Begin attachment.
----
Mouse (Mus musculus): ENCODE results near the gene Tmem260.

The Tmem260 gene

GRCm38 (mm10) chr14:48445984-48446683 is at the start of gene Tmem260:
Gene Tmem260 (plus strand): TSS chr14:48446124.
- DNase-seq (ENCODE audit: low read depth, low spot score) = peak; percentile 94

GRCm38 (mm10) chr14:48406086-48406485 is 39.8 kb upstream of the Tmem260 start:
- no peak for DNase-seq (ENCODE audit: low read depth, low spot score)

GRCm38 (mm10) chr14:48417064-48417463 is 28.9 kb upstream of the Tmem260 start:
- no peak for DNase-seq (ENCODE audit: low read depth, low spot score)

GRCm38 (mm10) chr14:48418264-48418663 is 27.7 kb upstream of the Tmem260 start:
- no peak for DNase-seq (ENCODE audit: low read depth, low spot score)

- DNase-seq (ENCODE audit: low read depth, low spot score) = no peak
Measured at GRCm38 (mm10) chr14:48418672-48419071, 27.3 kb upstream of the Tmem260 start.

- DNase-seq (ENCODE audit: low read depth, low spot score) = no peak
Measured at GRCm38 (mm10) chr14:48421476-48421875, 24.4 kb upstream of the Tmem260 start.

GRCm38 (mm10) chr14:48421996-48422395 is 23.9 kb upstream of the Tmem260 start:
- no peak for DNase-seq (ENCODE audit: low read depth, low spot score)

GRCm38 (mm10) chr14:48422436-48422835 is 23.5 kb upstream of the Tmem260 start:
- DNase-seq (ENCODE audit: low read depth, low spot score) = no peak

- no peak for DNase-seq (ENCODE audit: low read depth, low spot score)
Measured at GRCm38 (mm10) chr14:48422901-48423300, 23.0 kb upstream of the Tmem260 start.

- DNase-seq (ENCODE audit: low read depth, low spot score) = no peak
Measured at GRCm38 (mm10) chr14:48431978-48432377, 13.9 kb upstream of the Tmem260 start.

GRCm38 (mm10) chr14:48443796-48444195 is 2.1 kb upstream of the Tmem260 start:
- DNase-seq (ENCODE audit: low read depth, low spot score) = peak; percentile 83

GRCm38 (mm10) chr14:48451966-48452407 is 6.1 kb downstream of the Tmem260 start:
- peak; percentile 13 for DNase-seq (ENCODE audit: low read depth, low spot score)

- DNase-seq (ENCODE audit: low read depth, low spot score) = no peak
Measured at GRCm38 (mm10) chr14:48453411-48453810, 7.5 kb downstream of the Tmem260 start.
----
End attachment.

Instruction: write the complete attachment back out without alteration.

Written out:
Mouse (Mus musculus): ENCODE results near the gene Tmem260.

The Tmem260 gene

GRCm38 (mm10) chr14:48445984-48446683 is at the start of gene Tmem260:
Gene Tmem260 (plus strand): TSS chr14:48446124.
- DNase-seq (ENCODE audit: low read depth, low spot score) = peak; percentile 94

GRCm38 (mm10) chr14:48406086-48406485 is 39.8 kb upstream of the Tmem260 start:
- no peak for DNase-seq (ENCODE audit: low read depth, low spot score)

GRCm38 (mm10) chr14:48417064-48417463 is 28.9 kb upstream of the Tmem260 start:
- no peak for DNase-seq (ENCODE audit: low read depth, low spot score)

GRCm38 (mm10) chr14:48418264-48418663 is 27.7 kb upstream of the Tmem260 start:
- no peak for DNase-seq (ENCODE audit: low read depth, low spot score)

- DNase-seq (ENCODE audit: low read depth, low spot score) = no peak
Measured at GRCm38 (mm10) chr14:48418672-48419071, 27.3 kb upstream of the Tmem260 start.

- DNase-seq (ENCODE audit: low read depth, low spot score) = no peak
Measured at GRCm38 (mm10) chr14:48421476-48421875, 24.4 kb upstream of the Tmem260 start.

GRCm38 (mm10) chr14:48421996-48422395 is 23.9 kb upstream of the Tmem260 start:
- no peak for DNase-seq (ENCODE audit: low read depth, low spot score)

GRCm38 (mm10) chr14:48422436-48422835 is 23.5 kb upstream of the Tmem260 start:
- DNase-seq (ENCODE audit: low read depth, low spot score) = no peak

- no peak for DNase-seq (ENCODE audit: low read depth, low spot score)
Measured at GRCm38 (mm10) chr14:48422901-48423300, 23.0 kb upstream of the Tmem260 start.

- DNase-seq (ENCODE audit: low read depth, low spot score) = no peak
Measured at GRCm38 (mm10) chr14:48431978-48432377, 13.9 kb upstream of the Tmem260 start.

GRCm38 (mm10) chr14:48443796-48444195 is 2.1 kb upstream of the Tmem260 start:
- DNase-seq (ENCODE audit: low read depth, low spot score) = peak; percentile 83

GRCm38 (mm10) chr14:48451966-48452407 is 6.1 kb downstream of the Tmem260 start:
- peak; percentile 13 for DNase-seq (ENCODE audit: low read depth, low spot score)

- DNase-seq (ENCODE audit: low read depth, low spot score) = no peak
Measured at GRCm38 (mm10) chr14:48453411-48453810, 7.5 kb downstream of the Tmem260 start.